The input to this design is 12V which I envisage to be supplied by a commonly available power brick. Care needs to be taken to choose a supply that can deliver the current required by your output load. At the high end 66W at 3.3V equates to 5.5A at 12V plus losses, plus consumption by the controller itself. If you plan on providing 66W to your load then you’d want at least a 7A 12V supply on the input.
I’ve included a relay between the 12V input and the NXA66 because I don’t want the module powering up by itself without being co-ordinated by my controller. I discovered during experimentation that the module goes into an undefined state if you attempt to switch between the two available voltage levels while the power is on and for that reason I want to be able to set the control pins to the desired state and then power up the module. If the user decides to switch voltages while power is on then I’ll programmatically cut the power, set the VSP pin accordingly and then power up the module. A power MOSFET could be used equally well for this switching purpose; I tossed a virtual coin and it came down on the side of the relay.
All the functionality of the module is exposed to the controller. The slot itself is a 2×25 card edge connector with a 2.54mm pitch and an inter-row spacing of 5.08mm. The VSP and OUTEN pins are switched by MOSFETs and linked directly to LEDs that show their current state. Artesyn hint at a requirement for an output capacitor in their datasheet so I include a 150µF electrolytic at the output terminal. The output and return terminals themselves are doubled up to provide a higher current carrying capacity.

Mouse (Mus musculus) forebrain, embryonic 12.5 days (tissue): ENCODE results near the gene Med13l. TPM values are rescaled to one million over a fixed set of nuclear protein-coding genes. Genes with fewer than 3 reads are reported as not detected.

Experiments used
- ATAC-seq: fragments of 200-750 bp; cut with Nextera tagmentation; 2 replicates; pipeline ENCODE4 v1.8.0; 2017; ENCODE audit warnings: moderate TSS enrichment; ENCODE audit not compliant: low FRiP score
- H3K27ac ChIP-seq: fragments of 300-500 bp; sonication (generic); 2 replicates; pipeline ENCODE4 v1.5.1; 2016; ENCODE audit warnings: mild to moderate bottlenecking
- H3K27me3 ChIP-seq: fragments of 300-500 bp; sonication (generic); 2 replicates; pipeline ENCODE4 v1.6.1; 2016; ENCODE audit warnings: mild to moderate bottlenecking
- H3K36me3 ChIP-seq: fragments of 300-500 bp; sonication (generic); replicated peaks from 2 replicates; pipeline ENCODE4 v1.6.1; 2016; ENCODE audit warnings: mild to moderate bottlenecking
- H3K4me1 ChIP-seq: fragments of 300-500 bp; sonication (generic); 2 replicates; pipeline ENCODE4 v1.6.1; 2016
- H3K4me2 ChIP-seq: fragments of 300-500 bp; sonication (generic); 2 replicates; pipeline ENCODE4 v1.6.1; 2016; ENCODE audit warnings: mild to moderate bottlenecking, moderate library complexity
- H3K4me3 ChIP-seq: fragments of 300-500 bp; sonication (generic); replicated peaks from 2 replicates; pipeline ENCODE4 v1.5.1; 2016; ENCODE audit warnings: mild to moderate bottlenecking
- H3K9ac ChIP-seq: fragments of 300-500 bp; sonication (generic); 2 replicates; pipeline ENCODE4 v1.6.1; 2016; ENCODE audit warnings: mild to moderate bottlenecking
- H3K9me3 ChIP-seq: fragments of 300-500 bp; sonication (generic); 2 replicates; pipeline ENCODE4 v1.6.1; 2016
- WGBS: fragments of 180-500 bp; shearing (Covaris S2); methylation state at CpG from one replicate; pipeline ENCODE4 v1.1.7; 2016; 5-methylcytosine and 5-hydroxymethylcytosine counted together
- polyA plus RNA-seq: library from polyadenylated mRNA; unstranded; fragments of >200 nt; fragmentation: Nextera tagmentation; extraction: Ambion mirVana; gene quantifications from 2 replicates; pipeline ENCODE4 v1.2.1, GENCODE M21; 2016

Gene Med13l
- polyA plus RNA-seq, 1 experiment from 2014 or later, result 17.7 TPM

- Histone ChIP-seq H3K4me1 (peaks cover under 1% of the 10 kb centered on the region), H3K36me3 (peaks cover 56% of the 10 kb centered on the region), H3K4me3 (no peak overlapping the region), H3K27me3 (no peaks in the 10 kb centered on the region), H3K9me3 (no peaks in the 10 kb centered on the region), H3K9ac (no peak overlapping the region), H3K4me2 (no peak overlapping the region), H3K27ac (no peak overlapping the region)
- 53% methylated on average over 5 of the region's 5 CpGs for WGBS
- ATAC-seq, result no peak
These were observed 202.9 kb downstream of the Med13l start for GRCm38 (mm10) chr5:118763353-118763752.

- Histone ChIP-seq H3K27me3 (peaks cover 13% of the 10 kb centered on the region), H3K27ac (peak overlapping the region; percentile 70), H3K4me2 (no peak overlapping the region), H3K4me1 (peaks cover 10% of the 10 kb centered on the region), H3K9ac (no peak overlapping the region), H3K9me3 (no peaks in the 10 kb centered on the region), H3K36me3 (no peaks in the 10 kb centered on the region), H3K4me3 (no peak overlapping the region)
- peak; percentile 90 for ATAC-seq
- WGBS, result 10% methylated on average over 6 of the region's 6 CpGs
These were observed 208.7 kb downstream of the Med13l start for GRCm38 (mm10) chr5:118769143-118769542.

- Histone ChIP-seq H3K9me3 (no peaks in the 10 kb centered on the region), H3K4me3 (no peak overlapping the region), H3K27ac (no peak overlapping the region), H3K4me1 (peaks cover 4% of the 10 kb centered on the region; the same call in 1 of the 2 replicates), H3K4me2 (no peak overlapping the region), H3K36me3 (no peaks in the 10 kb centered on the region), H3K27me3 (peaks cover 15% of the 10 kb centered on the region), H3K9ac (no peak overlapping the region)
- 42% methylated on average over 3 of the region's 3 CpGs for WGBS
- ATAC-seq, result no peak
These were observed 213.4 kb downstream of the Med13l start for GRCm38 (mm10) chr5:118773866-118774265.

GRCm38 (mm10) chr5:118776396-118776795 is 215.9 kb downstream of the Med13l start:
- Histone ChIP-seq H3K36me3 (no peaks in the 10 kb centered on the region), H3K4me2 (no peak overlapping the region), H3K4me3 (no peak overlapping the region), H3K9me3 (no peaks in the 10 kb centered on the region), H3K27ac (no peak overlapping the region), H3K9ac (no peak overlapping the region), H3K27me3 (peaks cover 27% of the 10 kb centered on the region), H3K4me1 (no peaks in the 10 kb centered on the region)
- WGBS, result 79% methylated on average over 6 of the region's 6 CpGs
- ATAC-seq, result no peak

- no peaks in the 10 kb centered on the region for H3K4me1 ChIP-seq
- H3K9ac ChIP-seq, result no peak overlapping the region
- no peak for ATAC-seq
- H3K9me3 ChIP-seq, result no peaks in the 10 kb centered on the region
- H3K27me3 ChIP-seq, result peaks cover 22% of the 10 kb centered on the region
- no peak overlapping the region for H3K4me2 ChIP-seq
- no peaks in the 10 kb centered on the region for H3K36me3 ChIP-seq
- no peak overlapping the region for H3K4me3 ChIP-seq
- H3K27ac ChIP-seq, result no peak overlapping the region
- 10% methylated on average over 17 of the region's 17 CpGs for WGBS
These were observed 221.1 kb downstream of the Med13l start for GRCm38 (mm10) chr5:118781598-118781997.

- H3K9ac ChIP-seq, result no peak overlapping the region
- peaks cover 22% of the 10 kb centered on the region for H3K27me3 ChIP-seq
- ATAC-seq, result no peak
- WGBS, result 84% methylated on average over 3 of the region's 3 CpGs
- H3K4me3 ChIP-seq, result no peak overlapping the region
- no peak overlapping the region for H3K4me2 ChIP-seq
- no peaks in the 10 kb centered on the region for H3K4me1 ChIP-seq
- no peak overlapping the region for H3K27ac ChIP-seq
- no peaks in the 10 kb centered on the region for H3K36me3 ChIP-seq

PGOOD is an open-drain (or collector) output. This means that the module can drive it low but it floats when high so it must be pulled up to a high level by the controller. Open-drain outputs are used when the I/O levels of the controller are not known by the designer. It would be no use specifying this output as a push-pull pin at 12V when the MCU on the board is 3.3V, for example. I connect PGOOD to the MCU with a pull-up resistor and use a separate MCU pin to light the indicator LED.
Current monitoring is provided by the Texas Instruments INA226 in a surface mount MSOP-10 package with a 0.5mm pin pitch. Sorry about that. Try as I might I just couldn’t find a suitable current monitor in a DIP package that came close to the capabilities of this little chip. This is the only SMD package on the board.
The INA226 continually senses the voltage across a very low value (2mΩ) resistor placed in the path of the output current. An internal ADC converts this to a digital value that can be queried by an MCU using the I2C protocol. You can set an internal calibration register for fine tuning the current reading to compensate for the inaccuracy inherent in the sense resistor value. As well as the current you can also query the sensed voltage and the power. It can also alert you via an output pin if a voltage or power threshold that you program is exceeded. This is all great stuff and is ideal for this project.
Really, It had to be an Atmega didn’t it? The requirement for a though-hole design rules out the STM32 F0, my favourite general-purpose ‘do almost anything’ MCU. This design will use the same Atmega328p made famous the world over by thousands of Arduino users. That same level of success means that you can pick up this MCU for just a few dollars from your favourite components store.
There are a few points to note about how the MCU is configured in this design. Firstly I’m using the internal 8MHz oscillator as the clock source which, given the documented 10% tolerance, does pose a risk to the ability to run a reliable UART for data logging. If I do revise this design then I will try to squeeze in an external crystal. Secondly, since I’ll be using the ADC there is an LC filter on AVCC which will also be used to set the AREF level.
The MCU and the external peripherals on this board all run at 5V so I need to drop the input level of 12V down to 5V to generate that supply. A 7V difference means that a linear regulator would be burning off a lot of power as heat so for efficiency reasons a switching buck regulator is the preferred option. I opted to use the Texas Instruments LM2574 Simple Switcher that can provide up to 500mA which should be more than enough for this design. TI’s Simple Switcher range are very reliable and easy to use. I’ve used them many times in the past and never had any issues with stability.